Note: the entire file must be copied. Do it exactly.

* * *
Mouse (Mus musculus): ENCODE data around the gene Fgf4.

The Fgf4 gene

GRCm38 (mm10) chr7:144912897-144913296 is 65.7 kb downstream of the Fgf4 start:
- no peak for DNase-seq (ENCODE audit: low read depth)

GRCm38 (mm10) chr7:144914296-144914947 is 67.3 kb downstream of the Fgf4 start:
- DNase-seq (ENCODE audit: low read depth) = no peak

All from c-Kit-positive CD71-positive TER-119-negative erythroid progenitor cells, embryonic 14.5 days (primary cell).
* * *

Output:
Mouse (Mus musculus): ENCODE data around the gene Fgf4.

The Fgf4 gene

GRCm38 (mm10) chr7:144912897-144913296 is 65.7 kb downstream of the Fgf4 start:
- no peak for DNase-seq (ENCODE audit: low read depth)

GRCm38 (mm10) chr7:144914296-144914947 is 67.3 kb downstream of the Fgf4 start:
- DNase-seq (ENCODE audit: low read depth) = no peak

All from c-Kit-positive CD71-positive TER-119-negative erythroid progenitor cells, embryonic 14.5 days (primary cell).